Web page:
• Monitor and optimize fuel separator performance.
  • Where possible, run two purifiers in parallel with minimum flow.
  • Keep the HFO fuel inlet temperature at the optimal temperature of 98?C to ensure efficient purification.
  • In a conventional purification plant ensure the optimal gravity disc corresponds with the actual fuel.
  • Purifier capacity should be sufficient to deal with daily consumption plus 10% allowing some recirculation of fuel in the settling tank.
  • Arrange regular efficiency tests, by fuel specialist bodies.

Maintenance of equipment

  • Fuel system filters should be inspected and cleaned regularly – not only when alarms are activated.
  • Fuel treatment heaters to be regularly opened and cleaned to maintain optimal purification temperature.
  • Purifiers opened and cleaned at scheduled intervals, as per manufacturers recommendations.
  • More frequent cleaning if fuel quality is suspected to be poor.
  • If "dirty" fuels have been bunkered a few times, tanks should be cleaned at shorter intervals to avoid high concentration of cat fines at the engine inlet.
  • Adequate stock of spares onboard, necessary to maintain purifiers in good working condition.
  • If in doubt, ship's staff should seek advice from their superintendent or technical department.

PREVENTION BETTER THAN CURE!
It is recommended that ship's staff treat all residual fuel oils as if they contain cat fines. Bunker management plans should be available onboard the vessels and it must be ensured that responsible personnel is sufficiently familiarized and trained to fully and independently operate and maintain the fuel handling and treatment systems and that ship officers are familiar with requirements and recommendations by owner, operator and Industry Standards.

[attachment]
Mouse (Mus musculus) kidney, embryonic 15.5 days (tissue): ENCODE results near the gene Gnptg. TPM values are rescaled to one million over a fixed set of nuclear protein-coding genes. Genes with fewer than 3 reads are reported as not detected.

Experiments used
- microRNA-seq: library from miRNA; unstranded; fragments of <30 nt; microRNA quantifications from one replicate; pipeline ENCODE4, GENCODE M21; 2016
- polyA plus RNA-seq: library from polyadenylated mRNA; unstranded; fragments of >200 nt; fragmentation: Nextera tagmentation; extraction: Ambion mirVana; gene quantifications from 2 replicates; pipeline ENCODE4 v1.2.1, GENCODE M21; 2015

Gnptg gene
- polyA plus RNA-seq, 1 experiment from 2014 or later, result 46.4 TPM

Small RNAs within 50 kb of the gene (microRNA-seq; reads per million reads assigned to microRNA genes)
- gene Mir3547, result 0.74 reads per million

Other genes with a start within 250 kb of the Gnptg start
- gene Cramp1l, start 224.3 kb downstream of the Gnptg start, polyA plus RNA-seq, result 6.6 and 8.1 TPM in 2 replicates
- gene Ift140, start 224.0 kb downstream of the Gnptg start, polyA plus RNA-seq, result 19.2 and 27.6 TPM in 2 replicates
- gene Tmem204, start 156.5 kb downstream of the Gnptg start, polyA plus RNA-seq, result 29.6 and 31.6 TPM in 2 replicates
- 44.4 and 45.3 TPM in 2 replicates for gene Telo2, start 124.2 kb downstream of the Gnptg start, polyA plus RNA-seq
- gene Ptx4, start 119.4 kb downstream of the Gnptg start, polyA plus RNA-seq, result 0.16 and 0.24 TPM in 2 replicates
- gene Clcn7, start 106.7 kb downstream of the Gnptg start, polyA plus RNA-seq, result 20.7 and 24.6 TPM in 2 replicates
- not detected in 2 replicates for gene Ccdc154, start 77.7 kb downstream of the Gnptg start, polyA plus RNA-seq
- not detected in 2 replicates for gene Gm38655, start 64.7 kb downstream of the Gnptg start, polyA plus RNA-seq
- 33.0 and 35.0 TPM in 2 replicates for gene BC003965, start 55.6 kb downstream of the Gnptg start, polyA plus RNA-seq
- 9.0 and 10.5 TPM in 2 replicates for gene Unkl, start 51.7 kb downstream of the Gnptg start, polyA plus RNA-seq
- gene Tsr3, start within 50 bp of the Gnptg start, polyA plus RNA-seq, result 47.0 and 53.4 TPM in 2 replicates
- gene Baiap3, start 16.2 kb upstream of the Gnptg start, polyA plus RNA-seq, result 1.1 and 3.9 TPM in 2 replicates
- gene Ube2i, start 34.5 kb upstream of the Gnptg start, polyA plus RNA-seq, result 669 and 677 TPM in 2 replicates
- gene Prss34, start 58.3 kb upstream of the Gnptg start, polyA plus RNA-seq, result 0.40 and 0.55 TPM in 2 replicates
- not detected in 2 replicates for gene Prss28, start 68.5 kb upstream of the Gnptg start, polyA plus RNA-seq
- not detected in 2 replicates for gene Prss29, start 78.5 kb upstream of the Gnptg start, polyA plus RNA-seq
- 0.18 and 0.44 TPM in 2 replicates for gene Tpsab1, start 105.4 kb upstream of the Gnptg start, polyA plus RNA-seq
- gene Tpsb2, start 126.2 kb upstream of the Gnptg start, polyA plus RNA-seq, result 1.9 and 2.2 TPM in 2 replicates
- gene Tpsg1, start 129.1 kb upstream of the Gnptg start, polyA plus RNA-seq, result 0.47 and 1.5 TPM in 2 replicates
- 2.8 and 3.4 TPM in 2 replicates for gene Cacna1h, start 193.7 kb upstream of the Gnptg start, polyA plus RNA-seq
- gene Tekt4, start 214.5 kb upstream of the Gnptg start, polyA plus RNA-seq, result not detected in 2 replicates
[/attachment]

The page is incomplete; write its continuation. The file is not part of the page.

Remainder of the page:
Take regular oil samples from the fuel oil settling- and service tank(s) and forward these to laboratory for analysis. The results received will give an indication of purifier performance and condition of fuel oil fed to the engine(s).

If ship's engineers see any signs or have suspicions that damaging levels of cat fines have entered the engine(s), they must take immediate actions necessary to prevent damages or escalation of damages in the vessels machinery. In the event cat fines have contaminated the low-pressure fuel oil system. – also the low-pressure fuel oil piping system must be thoroughly flushed [2].

Case study
The cargo vessel was on a laden voyage when heavy smoke started rising from the funnel. Her main engine was stopped and inspections revealed scratch marks and cracks in one of the cylinder liners (pictured). A new piston was fitted and the voyage continued to the destination port. On arrival, further inspections revealed cracks in another cylinder liner, worn piston ring grooves and broken / seized piston rings, despite the units only having 1,000 running hours.

High and low sulphur Heavy Fuel Oil (HFO) had been bunkered recently and samples had been sent for testing. The Aluminium + Silicon level in the fuel was found to be high, but within the ISO specification. An attention warning was given by the fuel testing laboratory on how to handle and pre-condition the low-sulphur fuel before entering the engine.

The vessel's engineers increased the temperature and lowered the feed rate of separators, but did not run separators in series, as advised. One separator was running while the other was kept in stand-by.

Investigations revealed that the primary cause of the very costly engine damages was the failure in correctly handling and purifying the fuel in order to reduce the presence of cat fines to the level recommended by engine manufacturers.

[1] Joint Hull Committee (2013), "Marine Engine Damage due to Catalytic Fines in Fuel", London
[2] Maurstad Marineconsult (2018)

Photo credit: Skuld
Published: 5 July, 2018

 

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Research

Sea Cargo Charter report demonstrates shipping’s shortfall against IMO climate goals

2024 report highlights the gap between current emissions and the IMO’s revised strategy for net-zero emissions by 2050.